TOMS RIVER, N.J. - The special thing about Group 1 sports isn't the quality of play or the level of competition.
There are better athletes in Group 4, or more of the better ones, anyway. There are stronger teams in Group 3 and Non-Public A, and often in Group 2 as well.
Group 1 is unique. Group 1 teams are town teams. Group 1 teams have star pitchers who sat in the stands as preschoolers and watched the high school's basketball team win back-to-back state titles.
Group 1 teams also have kids who ride the bus to the baseball state championship game and compare themselves not to professionals, but to local heroes who remain legends in their leafy little towns.
"We're riding up here on the bus, and Dylan Colgate says, 'We're like Joe and Jon Crispin,' " Pitman pitcher Steve Schuler said after leading the Panthers to a 5-0 victory over Whippany Park in the Group 1 state championship game Saturday at Toms River East.
That's rarefied air in Pitman - being compared to the Crispin brothers. Those guys led the Panthers to state titles in boys' basketball in 1997 and 1998.
Now Pitman has its first state title in baseball, thanks to a pitcher and a third baseman who used to play Wiffle-ball as 8-year-olds, and a bunch of other guys who grew up together in the small town in Gloucester County.
"Steve is the biggest competitor there is," said Colgate, the Panthers' junior third baseman who had two hits, including an RBI double, in the title game. "He was the same way when he was 8 and we used to play Wiffle-ball in my backyard. We'd have fights at the time."
Sure, there are guys on Group 4 or Group 3 teams who used to play Wiffle-ball in grammar school. Sure, there are guys on non-Public teams who watched the same high school play in the state tournament as wide-eyed youngsters.
But it's more common at the Group 1 level. The larger schools often are regional or bring together students from a sprawling township.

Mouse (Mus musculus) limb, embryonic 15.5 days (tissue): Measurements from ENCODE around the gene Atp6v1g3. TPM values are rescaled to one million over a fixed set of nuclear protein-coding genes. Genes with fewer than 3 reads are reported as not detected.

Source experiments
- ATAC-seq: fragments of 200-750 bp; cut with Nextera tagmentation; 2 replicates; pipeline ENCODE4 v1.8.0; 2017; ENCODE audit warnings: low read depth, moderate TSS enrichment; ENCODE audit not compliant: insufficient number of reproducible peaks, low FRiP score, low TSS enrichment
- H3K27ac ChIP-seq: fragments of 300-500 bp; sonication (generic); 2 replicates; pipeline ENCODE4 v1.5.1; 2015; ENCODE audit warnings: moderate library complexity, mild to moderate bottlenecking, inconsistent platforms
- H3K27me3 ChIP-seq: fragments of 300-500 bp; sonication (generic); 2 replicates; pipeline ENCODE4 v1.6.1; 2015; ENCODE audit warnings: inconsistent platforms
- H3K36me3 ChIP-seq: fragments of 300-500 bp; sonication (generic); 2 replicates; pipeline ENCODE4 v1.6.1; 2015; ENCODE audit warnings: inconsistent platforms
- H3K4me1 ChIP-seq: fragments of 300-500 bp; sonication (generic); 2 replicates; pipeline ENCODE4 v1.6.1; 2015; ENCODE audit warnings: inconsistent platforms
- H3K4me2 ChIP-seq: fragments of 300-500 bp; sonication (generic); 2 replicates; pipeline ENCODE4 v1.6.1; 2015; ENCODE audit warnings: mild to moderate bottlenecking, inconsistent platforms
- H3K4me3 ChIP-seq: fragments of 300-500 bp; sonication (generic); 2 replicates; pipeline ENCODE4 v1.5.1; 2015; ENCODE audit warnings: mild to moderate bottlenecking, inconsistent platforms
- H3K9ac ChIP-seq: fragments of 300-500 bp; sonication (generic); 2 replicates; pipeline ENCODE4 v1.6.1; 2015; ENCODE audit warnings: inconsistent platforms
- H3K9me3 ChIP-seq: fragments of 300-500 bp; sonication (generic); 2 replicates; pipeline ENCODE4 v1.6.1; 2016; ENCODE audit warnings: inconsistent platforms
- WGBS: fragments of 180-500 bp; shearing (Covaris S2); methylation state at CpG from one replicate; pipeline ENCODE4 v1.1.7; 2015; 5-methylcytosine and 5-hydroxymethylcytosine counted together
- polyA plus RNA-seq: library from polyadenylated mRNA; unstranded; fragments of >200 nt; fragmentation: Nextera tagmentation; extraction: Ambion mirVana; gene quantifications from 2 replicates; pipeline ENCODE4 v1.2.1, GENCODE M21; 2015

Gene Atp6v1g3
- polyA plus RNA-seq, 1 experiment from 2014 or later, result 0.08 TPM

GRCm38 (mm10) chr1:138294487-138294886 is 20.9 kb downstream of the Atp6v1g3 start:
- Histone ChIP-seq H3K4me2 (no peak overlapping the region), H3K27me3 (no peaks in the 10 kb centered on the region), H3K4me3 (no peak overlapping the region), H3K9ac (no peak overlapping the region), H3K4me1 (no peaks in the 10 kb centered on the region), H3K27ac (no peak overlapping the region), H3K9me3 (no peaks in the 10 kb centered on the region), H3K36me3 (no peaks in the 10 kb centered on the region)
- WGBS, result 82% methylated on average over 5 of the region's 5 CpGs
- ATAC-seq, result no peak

There's something special about that, too. One of the best things about Group 4 and Group 3 athletic programs, besides the high level of competition, is the way kids from different towns or middle schools mesh at the high school level.
Group 1 is different. Group 1 teams and some Group 2 teams often have kids who have been playing together since Little League. They've known each other since kindergarten.
All that familiarity adds to the small-town atmosphere. It adds to the sense of pride and air of excitement when one of those teams drives deep in the state tournament - and half the town packs up and comes along for the ride.
You could see it Saturday at Toms River East, when the Pitman stands looked like a mini-Flyers game with all those bright orange T-shirts.
"I remember watching the Crispins play every day in the state tournament," Schuler said. "When something like this happens in this town, it's just so special. You can see all the people who came out. I don't know if there's anybody still back in town."
Schuler looks like he could still be in middle school. He's 5-foot-10, maybe, and he says he's 150 pounds.
"On a good day, soaking wet," Schuler said.
But he's got a great left arm. He struck out 13 in the state final. He finished his senior season with a 10-1 record and 109 strikeouts.
"He's just a fierce competitor," Pitman coach Gene Reid said of Schuler, who plans to continue his baseball career at Philadelphia University.
Schuler has a great sense of his town and its athletic history. That's another thing about Group 1 programs. Schuler said he was overwhelmed to be on the mound in the state title game, leading Pitman to victory as hundreds of hometown fans cheered every strike.
"This is unfathomable to me," Schuler said.
Not so long ago, Schuler was a bright-eyed kid who watched those big high school stars win state titles and dreamed of someday doing the same thing. Maybe there was another preschooler in the crowd on Saturday thinking the same thing.
That's how it works in Group 1 towns, with Group 1 teams.
"Maybe someday people will talk about the kid who had 13 strikeouts in the state-championship game," Schuler said.
In Pitman, you can count on it.